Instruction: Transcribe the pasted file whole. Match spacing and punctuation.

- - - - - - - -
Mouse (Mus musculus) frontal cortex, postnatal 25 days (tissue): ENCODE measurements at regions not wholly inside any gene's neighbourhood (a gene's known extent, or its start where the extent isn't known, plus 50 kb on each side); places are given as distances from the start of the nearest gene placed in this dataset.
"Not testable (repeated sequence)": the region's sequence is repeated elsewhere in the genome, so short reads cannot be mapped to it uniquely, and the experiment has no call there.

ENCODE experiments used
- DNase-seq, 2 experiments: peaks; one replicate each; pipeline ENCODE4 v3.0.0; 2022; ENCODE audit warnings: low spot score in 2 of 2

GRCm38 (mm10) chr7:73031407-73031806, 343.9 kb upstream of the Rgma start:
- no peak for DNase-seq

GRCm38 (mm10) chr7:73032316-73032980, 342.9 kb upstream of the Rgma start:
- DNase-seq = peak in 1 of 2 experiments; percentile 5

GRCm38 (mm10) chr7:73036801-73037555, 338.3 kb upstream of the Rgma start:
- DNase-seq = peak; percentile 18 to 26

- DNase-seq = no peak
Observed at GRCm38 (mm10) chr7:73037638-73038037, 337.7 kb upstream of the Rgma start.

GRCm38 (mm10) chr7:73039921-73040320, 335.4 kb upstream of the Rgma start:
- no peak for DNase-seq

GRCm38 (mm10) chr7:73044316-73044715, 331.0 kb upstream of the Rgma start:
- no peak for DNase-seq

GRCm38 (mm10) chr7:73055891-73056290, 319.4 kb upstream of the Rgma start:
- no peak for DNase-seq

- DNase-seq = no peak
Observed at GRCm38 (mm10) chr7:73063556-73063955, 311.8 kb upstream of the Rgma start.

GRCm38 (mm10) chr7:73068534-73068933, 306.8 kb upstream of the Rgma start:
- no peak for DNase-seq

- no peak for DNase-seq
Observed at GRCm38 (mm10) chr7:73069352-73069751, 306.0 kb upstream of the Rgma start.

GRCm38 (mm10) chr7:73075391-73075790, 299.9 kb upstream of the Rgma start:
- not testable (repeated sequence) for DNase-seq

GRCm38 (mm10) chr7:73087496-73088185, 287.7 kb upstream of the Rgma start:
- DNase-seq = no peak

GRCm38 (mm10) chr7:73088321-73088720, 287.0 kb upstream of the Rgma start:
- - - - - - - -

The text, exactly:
Mouse (Mus musculus) frontal cortex, postnatal 25 days (tissue): ENCODE measurements at regions not wholly inside any gene's neighbourhood (a gene's known extent, or its start where the extent isn't known, plus 50 kb on each side); places are given as distances from the start of the nearest gene placed in this dataset.
"Not testable (repeated sequence)": the region's sequence is repeated elsewhere in the genome, so short reads cannot be mapped to it uniquely, and the experiment has no call there.

ENCODE experiments used
- DNase-seq, 2 experiments: peaks; one replicate each; pipeline ENCODE4 v3.0.0; 2022; ENCODE audit warnings: low spot score in 2 of 2

GRCm38 (mm10) chr7:73031407-73031806, 343.9 kb upstream of the Rgma start:
- no peak for DNase-seq

GRCm38 (mm10) chr7:73032316-73032980, 342.9 kb upstream of the Rgma start:
- DNase-seq = peak in 1 of 2 experiments; percentile 5

GRCm38 (mm10) chr7:73036801-73037555, 338.3 kb upstream of the Rgma start:
- DNase-seq = peak; percentile 18 to 26

- DNase-seq = no peak
Observed at GRCm38 (mm10) chr7:73037638-73038037, 337.7 kb upstream of the Rgma start.

GRCm38 (mm10) chr7:73039921-73040320, 335.4 kb upstream of the Rgma start:
- no peak for DNase-seq

GRCm38 (mm10) chr7:73044316-73044715, 331.0 kb upstream of the Rgma start:
- no peak for DNase-seq

GRCm38 (mm10) chr7:73055891-73056290, 319.4 kb upstream of the Rgma start:
- no peak for DNase-seq

- DNase-seq = no peak
Observed at GRCm38 (mm10) chr7:73063556-73063955, 311.8 kb upstream of the Rgma start.

GRCm38 (mm10) chr7:73068534-73068933, 306.8 kb upstream of the Rgma start:
- no peak for DNase-seq

- no peak for DNase-seq
Observed at GRCm38 (mm10) chr7:73069352-73069751, 306.0 kb upstream of the Rgma start.

GRCm38 (mm10) chr7:73075391-73075790, 299.9 kb upstream of the Rgma start:
- not testable (repeated sequence) for DNase-seq

GRCm38 (mm10) chr7:73087496-73088185, 287.7 kb upstream of the Rgma start:
- DNase-seq = no peak

GRCm38 (mm10) chr7:73088321-73088720, 287.0 kb upstream of the Rgma start: